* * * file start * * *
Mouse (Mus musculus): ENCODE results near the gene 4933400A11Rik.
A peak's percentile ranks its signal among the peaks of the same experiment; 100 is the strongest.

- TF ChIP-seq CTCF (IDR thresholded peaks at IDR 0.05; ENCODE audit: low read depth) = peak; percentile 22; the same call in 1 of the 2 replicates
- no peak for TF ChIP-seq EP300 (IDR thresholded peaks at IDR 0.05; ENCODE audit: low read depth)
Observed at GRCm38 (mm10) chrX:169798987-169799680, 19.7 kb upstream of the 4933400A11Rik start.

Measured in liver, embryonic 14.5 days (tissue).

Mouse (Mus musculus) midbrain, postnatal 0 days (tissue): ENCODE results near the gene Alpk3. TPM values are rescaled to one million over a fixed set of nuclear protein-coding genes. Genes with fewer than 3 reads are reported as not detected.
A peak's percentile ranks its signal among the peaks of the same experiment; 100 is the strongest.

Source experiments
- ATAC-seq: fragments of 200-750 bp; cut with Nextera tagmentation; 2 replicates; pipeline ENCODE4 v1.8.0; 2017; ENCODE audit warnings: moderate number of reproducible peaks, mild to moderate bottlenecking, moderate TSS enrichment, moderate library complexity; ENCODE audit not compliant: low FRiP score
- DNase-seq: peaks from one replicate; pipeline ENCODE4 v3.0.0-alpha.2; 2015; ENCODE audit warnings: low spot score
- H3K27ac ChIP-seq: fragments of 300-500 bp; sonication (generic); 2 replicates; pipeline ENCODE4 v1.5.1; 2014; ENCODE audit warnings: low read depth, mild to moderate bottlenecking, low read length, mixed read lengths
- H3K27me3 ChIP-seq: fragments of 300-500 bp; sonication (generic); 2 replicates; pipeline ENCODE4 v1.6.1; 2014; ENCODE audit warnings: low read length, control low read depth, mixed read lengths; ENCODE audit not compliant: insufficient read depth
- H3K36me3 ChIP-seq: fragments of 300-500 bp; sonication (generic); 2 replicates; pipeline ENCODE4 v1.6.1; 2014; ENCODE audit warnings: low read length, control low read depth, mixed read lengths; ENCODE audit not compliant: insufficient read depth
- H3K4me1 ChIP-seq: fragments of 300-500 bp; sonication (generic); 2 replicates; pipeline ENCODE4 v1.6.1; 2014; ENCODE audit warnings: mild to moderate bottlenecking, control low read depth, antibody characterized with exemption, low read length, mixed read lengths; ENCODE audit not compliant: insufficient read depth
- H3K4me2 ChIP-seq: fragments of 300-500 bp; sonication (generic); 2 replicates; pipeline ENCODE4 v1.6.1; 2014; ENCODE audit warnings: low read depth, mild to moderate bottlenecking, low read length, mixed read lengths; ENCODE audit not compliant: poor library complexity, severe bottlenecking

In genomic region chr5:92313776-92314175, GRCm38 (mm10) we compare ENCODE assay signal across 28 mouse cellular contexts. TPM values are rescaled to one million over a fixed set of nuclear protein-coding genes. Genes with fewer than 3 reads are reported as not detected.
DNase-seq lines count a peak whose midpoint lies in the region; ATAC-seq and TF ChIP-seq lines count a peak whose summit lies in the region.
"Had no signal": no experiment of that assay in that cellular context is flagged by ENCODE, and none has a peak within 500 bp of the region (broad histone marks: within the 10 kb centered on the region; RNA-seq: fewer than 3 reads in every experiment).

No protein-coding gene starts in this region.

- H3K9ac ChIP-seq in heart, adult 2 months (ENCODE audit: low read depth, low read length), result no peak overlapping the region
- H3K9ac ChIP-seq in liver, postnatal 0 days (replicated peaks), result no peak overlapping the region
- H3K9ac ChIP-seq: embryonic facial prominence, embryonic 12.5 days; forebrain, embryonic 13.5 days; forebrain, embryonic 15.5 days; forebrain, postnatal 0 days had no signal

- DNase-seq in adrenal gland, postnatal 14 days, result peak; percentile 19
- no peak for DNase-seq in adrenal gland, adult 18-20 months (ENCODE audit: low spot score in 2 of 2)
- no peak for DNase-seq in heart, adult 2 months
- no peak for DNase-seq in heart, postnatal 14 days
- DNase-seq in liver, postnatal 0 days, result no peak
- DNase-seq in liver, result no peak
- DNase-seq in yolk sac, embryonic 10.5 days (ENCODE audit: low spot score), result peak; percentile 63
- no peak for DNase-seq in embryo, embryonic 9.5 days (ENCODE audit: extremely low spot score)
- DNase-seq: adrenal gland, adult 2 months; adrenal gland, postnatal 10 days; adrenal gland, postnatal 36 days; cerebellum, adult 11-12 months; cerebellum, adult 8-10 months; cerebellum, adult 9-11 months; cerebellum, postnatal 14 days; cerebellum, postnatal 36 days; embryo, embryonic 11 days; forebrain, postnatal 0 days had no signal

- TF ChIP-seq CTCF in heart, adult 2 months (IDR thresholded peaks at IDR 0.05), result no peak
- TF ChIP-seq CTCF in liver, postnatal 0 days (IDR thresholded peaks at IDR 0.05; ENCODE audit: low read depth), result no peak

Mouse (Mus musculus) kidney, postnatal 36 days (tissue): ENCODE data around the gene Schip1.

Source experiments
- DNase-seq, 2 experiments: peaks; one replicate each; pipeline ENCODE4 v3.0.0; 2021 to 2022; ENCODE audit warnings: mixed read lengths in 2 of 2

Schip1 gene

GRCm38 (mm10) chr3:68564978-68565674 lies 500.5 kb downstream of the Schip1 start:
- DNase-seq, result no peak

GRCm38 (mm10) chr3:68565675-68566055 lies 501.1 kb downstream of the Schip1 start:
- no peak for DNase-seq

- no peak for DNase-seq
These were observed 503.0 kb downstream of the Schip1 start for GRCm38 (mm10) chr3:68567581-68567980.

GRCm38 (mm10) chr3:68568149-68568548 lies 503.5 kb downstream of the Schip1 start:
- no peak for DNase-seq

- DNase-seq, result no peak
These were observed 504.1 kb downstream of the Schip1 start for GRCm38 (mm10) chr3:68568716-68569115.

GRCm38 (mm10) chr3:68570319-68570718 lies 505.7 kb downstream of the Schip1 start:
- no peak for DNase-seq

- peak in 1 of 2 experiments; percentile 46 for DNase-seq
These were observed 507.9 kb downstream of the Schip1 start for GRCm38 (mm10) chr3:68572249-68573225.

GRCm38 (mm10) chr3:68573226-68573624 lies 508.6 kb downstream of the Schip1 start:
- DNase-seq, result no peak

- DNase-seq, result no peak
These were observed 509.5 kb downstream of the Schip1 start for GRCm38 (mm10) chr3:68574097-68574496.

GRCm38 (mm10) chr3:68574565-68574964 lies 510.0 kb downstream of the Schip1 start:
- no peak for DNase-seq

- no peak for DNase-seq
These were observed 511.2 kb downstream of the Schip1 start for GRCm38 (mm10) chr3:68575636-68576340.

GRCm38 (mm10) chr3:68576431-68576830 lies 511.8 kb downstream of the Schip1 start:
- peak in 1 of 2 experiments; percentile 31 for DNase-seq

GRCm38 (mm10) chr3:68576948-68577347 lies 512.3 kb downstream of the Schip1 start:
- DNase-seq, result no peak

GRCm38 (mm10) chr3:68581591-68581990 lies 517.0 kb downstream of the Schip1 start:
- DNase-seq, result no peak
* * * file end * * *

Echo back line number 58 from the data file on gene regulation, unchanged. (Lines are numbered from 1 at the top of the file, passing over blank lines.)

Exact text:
- no peak for DNase-seq